Fujinon XF 80mm f/2.8 R LM OIS WR Macro (Fujifilm) - Review / Test Report - Analysis
Lens Reviews - Fujifilm X

Distortion

As with many other XF lenses, Fujifilm applies software correction to address the native distortion of the lens.

With this correction applied, there is literally no visible distortion in the images. When switched off (some RAW converters can do this, like Capture One for example), the small amount of native pincushion distortion becomes visible.

Vignetting

Just like distortion, vignetting is also automatically corrected. Even after the correction is applied, there is a fairly visible amount of corner darkening left at the largest aperture setting. Stopped down to f/5.6 and beyond, it is no longer noticeable.

The native, uncorrected vignetting is surprisingly high, reaching almost 2 stops at f/2.8.

Most users will likely rely on the automated vignetting correction and never notice the lens' high native vignetting. However, one should be aware of the drawbacks of software corrected vignetting (like increased corner noise).

MTF (resolution)

The lens delivers impressive resolution in the lab. The image center is excellent straight from the maximum aperture and stays on this high level until diffraction takes its toll at medium and small apertures.

The borders and corners reach very good performance straight from the maximum aperture and stay on this level down to f/11.

On the 26MP sensor the lens delivers slightly higher resolution in the image corners than on the image borders.

Please note that the MTF results are not directly comparable across the different systems!

Below is a simplified summary of the formal findings. The chart shows line widths per picture height (LW/PH) which can be taken as a measure for sharpness. If you want to know more about the MTF50 figures you may check out the corresponding Imatest Explanations

Chromatic Aberrations (CAs)

The lateral CAs (color shadows at hard contrast transitions) are well controlled with values well below one pixel at large and medium aperture settings, increasing to around or just above one pixel stopped down to f/11 and beyond.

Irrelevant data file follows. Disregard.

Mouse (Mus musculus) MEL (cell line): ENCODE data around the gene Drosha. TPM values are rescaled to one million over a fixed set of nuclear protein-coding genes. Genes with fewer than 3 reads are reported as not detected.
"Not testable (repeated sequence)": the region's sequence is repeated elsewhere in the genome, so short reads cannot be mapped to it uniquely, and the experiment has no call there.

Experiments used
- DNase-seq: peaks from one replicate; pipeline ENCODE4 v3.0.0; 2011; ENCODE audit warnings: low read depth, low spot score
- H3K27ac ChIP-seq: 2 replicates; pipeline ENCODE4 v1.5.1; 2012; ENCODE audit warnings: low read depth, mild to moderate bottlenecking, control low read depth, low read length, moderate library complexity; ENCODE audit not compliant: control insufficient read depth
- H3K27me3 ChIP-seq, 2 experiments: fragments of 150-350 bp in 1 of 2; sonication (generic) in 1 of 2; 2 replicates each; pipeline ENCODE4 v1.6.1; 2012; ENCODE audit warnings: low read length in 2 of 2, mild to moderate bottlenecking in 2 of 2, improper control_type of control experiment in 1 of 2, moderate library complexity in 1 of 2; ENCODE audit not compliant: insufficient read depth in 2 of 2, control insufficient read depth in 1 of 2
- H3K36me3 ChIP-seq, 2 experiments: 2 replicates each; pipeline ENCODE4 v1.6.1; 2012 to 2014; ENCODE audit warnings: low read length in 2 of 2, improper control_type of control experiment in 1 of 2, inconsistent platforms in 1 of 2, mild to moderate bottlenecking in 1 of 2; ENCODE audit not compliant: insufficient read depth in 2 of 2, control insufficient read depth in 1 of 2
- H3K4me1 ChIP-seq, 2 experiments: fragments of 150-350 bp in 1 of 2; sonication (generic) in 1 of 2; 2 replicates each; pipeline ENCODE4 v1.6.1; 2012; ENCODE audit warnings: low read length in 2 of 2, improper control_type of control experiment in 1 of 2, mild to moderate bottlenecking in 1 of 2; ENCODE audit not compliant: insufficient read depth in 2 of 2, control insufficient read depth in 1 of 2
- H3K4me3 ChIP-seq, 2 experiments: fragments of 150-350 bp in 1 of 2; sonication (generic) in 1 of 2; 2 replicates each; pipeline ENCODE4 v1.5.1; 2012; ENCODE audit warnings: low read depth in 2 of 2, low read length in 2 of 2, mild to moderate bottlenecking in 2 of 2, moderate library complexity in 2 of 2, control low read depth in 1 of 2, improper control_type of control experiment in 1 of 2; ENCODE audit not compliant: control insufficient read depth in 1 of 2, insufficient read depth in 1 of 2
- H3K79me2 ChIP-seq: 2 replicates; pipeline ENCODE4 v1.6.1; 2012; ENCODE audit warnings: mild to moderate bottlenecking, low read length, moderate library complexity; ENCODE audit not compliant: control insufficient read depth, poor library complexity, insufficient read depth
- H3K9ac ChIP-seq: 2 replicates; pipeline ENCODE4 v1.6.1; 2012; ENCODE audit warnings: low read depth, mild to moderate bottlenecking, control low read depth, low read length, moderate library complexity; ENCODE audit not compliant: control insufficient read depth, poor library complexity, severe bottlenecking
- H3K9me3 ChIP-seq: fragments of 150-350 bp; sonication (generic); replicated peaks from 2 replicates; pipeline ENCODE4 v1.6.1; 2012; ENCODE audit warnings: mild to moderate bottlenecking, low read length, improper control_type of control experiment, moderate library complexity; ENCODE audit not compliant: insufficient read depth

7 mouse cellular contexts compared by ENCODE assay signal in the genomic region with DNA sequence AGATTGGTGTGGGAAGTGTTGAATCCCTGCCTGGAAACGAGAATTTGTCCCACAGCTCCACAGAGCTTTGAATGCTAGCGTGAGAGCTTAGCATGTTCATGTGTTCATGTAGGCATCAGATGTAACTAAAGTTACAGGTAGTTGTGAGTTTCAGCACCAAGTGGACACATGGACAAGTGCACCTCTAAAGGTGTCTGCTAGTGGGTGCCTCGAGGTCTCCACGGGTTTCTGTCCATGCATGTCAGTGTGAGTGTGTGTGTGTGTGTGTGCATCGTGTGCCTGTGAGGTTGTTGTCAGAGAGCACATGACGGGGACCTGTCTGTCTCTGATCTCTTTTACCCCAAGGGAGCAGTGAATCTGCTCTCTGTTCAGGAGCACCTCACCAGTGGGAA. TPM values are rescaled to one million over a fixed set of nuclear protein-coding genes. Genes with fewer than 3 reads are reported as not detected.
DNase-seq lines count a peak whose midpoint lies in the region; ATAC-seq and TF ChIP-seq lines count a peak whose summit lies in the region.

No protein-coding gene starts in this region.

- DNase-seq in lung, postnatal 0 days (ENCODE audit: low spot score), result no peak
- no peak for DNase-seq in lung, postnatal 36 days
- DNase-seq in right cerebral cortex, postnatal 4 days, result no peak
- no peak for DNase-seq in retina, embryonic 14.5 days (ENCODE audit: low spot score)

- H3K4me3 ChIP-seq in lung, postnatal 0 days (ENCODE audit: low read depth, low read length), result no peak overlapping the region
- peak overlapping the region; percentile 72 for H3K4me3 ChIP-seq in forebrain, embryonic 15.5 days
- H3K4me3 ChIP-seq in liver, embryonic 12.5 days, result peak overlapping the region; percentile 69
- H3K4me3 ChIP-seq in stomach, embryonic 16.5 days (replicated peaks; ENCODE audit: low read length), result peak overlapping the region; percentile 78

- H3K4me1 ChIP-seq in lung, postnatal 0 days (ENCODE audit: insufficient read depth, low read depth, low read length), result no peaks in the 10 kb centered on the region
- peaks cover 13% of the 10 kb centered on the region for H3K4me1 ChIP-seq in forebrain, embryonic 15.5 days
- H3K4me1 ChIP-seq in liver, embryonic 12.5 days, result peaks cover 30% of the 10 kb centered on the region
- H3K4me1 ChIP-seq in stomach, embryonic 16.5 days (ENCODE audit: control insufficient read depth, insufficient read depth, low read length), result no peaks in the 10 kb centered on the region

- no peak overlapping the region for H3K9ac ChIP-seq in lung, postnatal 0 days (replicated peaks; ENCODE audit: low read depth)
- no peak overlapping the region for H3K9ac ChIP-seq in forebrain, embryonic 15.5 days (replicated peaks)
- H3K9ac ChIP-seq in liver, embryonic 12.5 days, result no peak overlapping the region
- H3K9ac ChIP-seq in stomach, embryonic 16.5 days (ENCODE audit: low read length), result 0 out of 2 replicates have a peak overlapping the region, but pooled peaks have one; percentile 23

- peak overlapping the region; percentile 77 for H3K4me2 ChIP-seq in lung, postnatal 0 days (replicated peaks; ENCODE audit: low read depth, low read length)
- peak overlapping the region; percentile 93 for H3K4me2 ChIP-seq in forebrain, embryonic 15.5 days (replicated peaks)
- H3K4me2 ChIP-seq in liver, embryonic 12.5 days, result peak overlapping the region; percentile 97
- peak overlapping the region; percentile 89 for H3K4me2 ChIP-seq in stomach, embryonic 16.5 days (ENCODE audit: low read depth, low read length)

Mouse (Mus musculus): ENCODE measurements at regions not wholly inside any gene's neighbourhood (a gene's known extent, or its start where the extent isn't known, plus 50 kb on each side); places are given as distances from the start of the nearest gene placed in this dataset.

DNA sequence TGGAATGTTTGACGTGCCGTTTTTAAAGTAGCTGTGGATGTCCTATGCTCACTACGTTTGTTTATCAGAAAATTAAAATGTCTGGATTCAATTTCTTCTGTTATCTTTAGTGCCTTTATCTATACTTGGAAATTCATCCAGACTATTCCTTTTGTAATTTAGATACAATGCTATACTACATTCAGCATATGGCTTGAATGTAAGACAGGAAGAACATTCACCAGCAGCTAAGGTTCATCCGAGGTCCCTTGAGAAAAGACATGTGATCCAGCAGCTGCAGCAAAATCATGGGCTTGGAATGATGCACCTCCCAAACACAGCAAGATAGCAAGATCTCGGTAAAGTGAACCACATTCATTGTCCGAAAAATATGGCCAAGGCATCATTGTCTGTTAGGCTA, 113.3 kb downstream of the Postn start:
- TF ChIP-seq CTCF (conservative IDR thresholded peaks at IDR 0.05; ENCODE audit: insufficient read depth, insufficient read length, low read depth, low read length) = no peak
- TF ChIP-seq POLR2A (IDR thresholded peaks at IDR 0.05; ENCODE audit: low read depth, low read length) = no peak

Bokeh

Background highlights are nicely rendered as evenly filled discs with a tad of outlining. Thanks to the 9 rounded aperture blades, the highlight discs retain their circular shape even when the lens is stopped down.

Due to mechanical vignetting, background highlights are rendered as cat's eyes towards the edges of the frame, especially at large apertures. The charts below give an impression of how highlights are deteriorated or slightly cut off at various aperture settings.
In real life images, this vignetting leads to 'swirly' bokeh especially at large apertures, as it can be seen in some of the sample images on the next page.

The Fujinon delivers a very smooth and pleasing image blur in background out of focus areas (to the left below), including the transition zone from in-focus to out-of-focus. Typical for most lenses, the image blur is less smooth with some double edges in the foreground (to the right below).

Bokeh Fringing / LoCA

Bokeh fringing (non-coinciding focal planes of the various colors, also referred to as longitudinal chromatic aberration, or LoCA for short) is an axial color fringing effect and a common issue with relatively fast glass. The halos typically have different colors - magenta (red + blue) in front of the focus point and green beyond. Unlike lateral CAs, bokeh fringing can not easily be fixed in post processing.

The XF 80 is not marketed as an APO lens, but still shows only a very small amount of bokeh fringing wide open. From f/4 onwards, hardly any fringing is noticeable.